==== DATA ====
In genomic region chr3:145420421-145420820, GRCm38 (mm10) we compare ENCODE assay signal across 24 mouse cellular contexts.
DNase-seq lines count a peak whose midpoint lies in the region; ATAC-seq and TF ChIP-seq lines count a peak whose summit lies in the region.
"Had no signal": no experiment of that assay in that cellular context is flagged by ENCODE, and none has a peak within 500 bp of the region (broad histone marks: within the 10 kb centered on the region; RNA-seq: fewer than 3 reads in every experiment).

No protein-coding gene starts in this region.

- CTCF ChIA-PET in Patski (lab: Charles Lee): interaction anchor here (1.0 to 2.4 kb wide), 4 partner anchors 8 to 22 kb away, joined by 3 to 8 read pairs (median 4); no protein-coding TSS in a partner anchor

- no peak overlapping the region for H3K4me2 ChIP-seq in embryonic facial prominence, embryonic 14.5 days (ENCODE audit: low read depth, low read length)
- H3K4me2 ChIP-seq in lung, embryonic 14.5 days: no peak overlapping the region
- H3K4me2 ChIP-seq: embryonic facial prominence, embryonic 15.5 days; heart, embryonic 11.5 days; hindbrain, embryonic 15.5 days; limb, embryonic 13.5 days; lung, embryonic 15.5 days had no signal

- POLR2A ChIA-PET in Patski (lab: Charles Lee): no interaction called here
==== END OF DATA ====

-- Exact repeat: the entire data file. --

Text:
In genomic region chr3:145420421-145420820, GRCm38 (mm10) we compare ENCODE assay signal across 24 mouse cellular contexts.
DNase-seq lines count a peak whose midpoint lies in the region; ATAC-seq and TF ChIP-seq lines count a peak whose summit lies in the region.
"Had no signal": no experiment of that assay in that cellular context is flagged by ENCODE, and none has a peak within 500 bp of the region (broad histone marks: within the 10 kb centered on the region; RNA-seq: fewer than 3 reads in every experiment).

No protein-coding gene starts in this region.

- CTCF ChIA-PET in Patski (lab: Charles Lee): interaction anchor here (1.0 to 2.4 kb wide), 4 partner anchors 8 to 22 kb away, joined by 3 to 8 read pairs (median 4); no protein-coding TSS in a partner anchor

- no peak overlapping the region for H3K4me2 ChIP-seq in embryonic facial prominence, embryonic 14.5 days (ENCODE audit: low read depth, low read length)
- H3K4me2 ChIP-seq in lung, embryonic 14.5 days: no peak overlapping the region
- H3K4me2 ChIP-seq: embryonic facial prominence, embryonic 15.5 days; heart, embryonic 11.5 days; hindbrain, embryonic 15.5 days; limb, embryonic 13.5 days; lung, embryonic 15.5 days had no signal

- POLR2A ChIA-PET in Patski (lab: Charles Lee): no interaction called here